Thursday, March 14, 2013

PreviEUws, or why Ms Ahrenkilde Hansen prefers her dentist.

There is an interesting website that has been brought to my attention. And it has been brought to my attention because I am writing about videos and the EU. This website defines itself  as 'The EU policy broadcaster' and is called ViEUws.

Before you start thinking that I am about to launch into a massive destruction exercise, let me say that I am really happy such a website exists. I will always go on repeating that video is a great tool to use and that it is admirable that there is someone trying to illustrate policies visually, even if mostly through interviews. So, I will not comment on the general quality of what is there because that is not my aim. (Let me just mention in passing the strange mix of private sponsors - with their own videos -and institutional material, but I guess the money needs to come from somewhere).

What I want to focus on is the regular interview with the European Commission's spokeswoman Pia Ahrenkilde Hansen. The interview series is called PreviEUws and focuses on the weekly agenda of the European Commission, ie what the EU is working on this week. Very good idea. But looking at the two people sitting in the studio, you really want to bring them a handkerchief, pat them on the back and tell them 'cheer up a bit... it will be over soon!'

Have a look yourself at the one of this week.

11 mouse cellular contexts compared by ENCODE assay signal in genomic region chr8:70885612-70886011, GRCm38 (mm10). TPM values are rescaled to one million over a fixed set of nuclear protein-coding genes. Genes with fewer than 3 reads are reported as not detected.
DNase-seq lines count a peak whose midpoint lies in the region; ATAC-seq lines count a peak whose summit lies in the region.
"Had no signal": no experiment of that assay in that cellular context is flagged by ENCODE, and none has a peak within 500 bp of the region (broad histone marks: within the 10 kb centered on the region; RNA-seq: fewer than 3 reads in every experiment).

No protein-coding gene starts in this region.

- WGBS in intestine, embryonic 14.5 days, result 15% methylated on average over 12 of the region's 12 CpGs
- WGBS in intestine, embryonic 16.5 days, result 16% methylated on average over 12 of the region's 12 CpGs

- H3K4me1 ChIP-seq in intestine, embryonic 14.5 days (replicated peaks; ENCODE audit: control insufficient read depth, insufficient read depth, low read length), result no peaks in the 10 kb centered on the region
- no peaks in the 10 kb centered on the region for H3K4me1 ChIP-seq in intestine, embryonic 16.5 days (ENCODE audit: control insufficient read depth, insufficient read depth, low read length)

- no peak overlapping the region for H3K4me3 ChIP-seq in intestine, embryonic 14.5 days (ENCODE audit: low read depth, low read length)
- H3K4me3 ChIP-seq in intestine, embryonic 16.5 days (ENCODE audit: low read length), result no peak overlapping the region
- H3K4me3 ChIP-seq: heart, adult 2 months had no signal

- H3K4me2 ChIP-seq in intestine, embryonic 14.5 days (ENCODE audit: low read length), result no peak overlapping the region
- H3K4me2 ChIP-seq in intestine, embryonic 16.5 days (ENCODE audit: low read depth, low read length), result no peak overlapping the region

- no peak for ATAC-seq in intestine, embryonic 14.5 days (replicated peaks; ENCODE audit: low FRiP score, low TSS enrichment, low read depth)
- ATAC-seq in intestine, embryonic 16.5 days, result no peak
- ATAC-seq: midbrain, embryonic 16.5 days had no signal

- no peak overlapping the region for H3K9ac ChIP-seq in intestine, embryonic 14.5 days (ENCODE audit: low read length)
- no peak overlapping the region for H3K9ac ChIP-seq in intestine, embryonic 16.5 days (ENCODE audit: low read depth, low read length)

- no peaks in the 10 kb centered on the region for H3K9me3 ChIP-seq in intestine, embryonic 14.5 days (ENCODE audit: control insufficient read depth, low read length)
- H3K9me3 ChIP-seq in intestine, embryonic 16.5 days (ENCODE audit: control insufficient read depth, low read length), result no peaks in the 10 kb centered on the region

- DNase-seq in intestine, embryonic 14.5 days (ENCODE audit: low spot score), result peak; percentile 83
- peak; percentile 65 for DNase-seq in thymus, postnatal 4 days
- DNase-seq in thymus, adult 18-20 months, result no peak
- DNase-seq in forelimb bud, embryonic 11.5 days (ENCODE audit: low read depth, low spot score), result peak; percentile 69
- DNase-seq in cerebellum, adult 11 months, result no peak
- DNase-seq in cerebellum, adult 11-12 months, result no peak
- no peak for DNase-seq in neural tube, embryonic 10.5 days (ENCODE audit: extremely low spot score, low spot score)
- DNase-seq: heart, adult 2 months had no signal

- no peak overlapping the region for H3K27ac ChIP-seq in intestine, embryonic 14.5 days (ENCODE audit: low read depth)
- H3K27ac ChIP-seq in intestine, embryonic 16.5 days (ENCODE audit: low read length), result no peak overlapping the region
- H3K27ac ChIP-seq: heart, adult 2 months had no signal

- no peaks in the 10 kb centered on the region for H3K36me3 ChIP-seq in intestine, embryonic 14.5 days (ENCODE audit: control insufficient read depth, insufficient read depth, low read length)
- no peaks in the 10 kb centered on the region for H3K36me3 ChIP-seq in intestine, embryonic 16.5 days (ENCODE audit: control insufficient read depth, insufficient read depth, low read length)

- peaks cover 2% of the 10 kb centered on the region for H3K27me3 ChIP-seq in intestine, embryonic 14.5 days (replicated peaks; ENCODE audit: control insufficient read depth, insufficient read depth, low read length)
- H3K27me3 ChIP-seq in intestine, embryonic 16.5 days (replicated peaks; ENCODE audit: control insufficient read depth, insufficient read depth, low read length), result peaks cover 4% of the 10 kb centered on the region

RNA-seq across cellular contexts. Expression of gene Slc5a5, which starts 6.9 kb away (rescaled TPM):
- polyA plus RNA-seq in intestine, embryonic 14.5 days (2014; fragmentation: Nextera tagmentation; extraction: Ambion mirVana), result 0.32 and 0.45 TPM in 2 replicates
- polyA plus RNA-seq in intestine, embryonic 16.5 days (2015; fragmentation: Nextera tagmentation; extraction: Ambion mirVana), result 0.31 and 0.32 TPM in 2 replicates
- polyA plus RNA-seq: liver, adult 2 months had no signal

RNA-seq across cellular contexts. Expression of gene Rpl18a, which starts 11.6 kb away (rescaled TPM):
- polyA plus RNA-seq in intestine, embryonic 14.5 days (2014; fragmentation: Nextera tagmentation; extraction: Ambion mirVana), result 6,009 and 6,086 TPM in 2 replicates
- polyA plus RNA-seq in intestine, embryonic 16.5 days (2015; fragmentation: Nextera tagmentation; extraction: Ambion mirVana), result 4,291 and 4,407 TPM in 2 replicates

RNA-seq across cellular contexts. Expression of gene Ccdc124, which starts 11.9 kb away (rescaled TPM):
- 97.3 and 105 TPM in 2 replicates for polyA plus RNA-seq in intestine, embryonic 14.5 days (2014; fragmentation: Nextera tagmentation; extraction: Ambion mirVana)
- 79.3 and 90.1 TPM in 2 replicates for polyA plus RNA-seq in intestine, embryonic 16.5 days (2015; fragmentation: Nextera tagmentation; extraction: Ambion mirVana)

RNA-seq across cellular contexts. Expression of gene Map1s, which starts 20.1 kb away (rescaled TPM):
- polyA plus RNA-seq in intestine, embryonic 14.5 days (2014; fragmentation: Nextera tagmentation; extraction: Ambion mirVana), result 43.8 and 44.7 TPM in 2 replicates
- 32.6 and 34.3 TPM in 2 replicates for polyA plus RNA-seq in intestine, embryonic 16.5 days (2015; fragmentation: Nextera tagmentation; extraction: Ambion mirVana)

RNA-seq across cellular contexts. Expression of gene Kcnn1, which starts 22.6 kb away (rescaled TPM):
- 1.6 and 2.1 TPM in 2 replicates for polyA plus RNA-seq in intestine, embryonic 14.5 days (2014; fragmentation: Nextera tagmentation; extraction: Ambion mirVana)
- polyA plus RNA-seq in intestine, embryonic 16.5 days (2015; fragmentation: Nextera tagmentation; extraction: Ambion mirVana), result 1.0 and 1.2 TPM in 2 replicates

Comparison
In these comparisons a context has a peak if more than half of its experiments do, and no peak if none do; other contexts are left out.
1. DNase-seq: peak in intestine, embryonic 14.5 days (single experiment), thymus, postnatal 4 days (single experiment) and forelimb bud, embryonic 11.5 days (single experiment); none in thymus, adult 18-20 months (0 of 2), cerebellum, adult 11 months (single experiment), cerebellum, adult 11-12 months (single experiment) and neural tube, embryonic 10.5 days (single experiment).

If one excludes some rare moments where Ms Ahrenkilde Hansen looks like she is about to start laughing at the interviewer, for the most part, she gives you the feeling that she would rather be sitting in the dentist chair, having her wisdom tooth removed, without anaesthesia. The very experienced interviewer (I checked it up on the site) is a Finnish native speaker and asks question at a pace and with an enthusiasm that, not surprisingly, makes the spokeswoman want to run to her dentist! Which makes me, in turn, quite angry, because it is a lost opportunity. And I am not talking about reaching a huge pan-European audience, but rather an audience of Europeans interested in what the EU does. The fact that the spokeswoman of the Commission is available to do this and spends quite a bit of time is great. But how do you make it punchier (or should I say punchy)?  Four small suggestions.

1) For starters, it should absolutely be no longer than 5 minutes and I am already being generous.

2) The two people should be sitting closer to each other with cups of coffee or water on the table between them - the one that now is empty and sad.

3) Looking at the agenda for the week, one should select no more than 4 topics, possibly fewer (unless of course it's a week where there is just masses of things going on) but make sure that on those topics, three key questions are answered: what is the Commission doing? What does this mean in practice? And why should we care? There might be some additional questions, depending on the topic or as follow ups but more as the exception than the rule.

4) The answers should then be edited in a way that conveys relevance and momentum. For this, one could use a simple graphic, which could also give a visual break, highlighting the topics and some key words of the answers.

These are little inexpensive changes that could make a big difference and make what is now a good idea into a good product. And a useful one too; for the Commission, which would have a way to explain directly to the public what they do; for ViEUws which would hopefully attract more people - and possible sponsors - to the site, and for the public which would be able to recognise the real impact that the work of the EU has on their daily life.

Enthusiasm is contagious. Let's make PreviEUws a carrier.

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